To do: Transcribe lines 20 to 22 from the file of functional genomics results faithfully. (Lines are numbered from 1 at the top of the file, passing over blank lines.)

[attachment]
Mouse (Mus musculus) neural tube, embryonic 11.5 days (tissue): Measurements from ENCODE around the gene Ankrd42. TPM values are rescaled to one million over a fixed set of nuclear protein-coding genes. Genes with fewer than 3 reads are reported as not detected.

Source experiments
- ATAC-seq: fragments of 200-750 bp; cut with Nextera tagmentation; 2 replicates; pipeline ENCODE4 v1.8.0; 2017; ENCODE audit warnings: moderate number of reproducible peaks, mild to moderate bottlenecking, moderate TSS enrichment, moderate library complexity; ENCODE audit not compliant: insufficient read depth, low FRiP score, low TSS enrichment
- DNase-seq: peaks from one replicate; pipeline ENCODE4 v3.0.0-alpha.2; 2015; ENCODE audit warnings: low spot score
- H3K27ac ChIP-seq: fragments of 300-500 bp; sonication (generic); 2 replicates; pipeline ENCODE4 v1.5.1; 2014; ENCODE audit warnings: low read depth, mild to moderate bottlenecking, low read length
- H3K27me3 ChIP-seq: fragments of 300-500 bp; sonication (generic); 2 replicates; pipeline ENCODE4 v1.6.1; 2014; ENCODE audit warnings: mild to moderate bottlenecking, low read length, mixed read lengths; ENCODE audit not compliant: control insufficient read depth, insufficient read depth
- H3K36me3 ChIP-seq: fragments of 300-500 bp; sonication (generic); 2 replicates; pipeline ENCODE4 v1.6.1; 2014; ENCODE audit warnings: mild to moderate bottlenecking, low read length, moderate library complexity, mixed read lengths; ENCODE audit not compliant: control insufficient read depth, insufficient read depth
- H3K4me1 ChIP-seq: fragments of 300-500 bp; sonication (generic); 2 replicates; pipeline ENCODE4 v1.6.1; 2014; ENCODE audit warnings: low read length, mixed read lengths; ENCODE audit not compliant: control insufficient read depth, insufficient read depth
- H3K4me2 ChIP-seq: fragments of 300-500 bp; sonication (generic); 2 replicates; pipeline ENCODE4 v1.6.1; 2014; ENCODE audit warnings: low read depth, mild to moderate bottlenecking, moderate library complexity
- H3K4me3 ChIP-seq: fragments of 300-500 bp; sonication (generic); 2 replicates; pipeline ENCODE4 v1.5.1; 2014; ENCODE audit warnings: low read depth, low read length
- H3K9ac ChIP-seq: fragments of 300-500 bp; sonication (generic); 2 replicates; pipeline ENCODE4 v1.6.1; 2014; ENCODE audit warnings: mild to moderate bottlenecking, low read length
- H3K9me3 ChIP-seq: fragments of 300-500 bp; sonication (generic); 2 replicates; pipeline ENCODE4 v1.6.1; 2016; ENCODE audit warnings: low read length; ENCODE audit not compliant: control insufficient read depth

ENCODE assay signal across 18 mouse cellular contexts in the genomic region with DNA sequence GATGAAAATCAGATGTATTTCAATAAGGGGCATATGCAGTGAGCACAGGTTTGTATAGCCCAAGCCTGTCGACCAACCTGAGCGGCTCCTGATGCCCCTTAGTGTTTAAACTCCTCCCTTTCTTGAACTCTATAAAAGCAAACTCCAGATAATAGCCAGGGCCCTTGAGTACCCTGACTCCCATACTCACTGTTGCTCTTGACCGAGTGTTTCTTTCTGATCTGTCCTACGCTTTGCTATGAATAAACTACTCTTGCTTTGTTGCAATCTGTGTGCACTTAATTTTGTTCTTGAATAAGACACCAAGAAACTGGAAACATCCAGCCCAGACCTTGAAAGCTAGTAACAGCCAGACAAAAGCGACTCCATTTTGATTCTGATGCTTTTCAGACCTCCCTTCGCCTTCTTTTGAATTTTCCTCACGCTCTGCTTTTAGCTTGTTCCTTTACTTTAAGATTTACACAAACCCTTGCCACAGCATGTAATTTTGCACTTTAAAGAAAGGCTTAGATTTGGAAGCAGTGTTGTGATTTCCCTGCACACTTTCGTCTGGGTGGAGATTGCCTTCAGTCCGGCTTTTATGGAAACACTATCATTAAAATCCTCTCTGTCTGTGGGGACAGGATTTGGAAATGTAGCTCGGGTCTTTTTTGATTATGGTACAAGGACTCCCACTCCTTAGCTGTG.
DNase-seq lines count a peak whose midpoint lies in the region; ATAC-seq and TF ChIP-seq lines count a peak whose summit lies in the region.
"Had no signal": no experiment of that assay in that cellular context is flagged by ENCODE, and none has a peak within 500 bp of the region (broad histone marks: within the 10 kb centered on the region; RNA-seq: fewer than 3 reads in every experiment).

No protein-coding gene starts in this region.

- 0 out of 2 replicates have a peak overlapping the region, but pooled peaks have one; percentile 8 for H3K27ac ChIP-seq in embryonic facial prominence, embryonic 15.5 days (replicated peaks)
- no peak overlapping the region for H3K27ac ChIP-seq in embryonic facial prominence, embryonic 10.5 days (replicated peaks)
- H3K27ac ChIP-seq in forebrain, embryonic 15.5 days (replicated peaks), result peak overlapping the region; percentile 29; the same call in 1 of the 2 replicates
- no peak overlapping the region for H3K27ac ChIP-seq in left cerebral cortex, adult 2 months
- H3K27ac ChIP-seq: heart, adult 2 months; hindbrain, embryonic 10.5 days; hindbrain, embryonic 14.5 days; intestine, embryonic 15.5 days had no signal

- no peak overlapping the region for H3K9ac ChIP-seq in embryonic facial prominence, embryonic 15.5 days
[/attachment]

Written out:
- no peak overlapping the region for H3K27ac ChIP-seq in left cerebral cortex, adult 2 months
- H3K27ac ChIP-seq: heart, adult 2 months; hindbrain, embryonic 10.5 days; hindbrain, embryonic 14.5 days; intestine, embryonic 15.5 days had no signal

- no peak overlapping the region for H3K9ac ChIP-seq in embryonic facial prominence, embryonic 15.5 days